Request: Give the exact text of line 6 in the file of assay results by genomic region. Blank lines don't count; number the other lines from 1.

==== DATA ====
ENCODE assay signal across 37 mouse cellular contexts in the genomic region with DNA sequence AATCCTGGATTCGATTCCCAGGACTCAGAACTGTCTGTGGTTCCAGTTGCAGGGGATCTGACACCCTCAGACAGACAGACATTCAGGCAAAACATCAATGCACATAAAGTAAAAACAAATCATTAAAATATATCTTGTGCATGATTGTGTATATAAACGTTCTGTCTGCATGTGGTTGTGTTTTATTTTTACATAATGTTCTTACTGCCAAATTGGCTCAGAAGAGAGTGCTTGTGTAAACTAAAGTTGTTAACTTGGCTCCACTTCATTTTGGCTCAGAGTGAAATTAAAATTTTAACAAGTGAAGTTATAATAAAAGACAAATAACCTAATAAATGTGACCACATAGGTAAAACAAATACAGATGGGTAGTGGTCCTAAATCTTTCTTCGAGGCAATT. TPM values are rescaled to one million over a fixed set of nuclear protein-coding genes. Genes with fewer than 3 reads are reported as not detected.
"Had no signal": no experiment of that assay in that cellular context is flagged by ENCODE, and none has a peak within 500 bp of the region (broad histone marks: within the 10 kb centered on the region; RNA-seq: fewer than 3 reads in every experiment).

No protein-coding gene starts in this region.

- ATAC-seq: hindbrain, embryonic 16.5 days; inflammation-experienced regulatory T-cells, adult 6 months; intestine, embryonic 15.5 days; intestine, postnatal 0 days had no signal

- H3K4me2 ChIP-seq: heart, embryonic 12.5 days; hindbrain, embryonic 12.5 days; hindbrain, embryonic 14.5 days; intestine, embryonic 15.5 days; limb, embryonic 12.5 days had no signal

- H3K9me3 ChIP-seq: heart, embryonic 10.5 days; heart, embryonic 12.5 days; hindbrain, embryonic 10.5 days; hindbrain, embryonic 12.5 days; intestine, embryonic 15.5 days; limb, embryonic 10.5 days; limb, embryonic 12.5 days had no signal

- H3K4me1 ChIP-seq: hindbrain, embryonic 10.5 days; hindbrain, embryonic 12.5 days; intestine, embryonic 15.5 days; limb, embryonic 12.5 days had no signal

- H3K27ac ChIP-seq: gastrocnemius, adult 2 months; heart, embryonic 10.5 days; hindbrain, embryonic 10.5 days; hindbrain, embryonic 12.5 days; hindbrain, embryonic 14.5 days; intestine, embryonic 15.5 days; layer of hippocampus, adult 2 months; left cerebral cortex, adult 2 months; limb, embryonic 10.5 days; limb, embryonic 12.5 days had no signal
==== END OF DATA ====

- H3K9me3 ChIP-seq: heart, embryonic 10.5 days; heart, embryonic 12.5 days; hindbrain, embryonic 10.5 days; hindbrain, embryonic 12.5 days; intestine, embryonic 15.5 days; limb, embryonic 10.5 days; limb, embryonic 12.5 days had no signal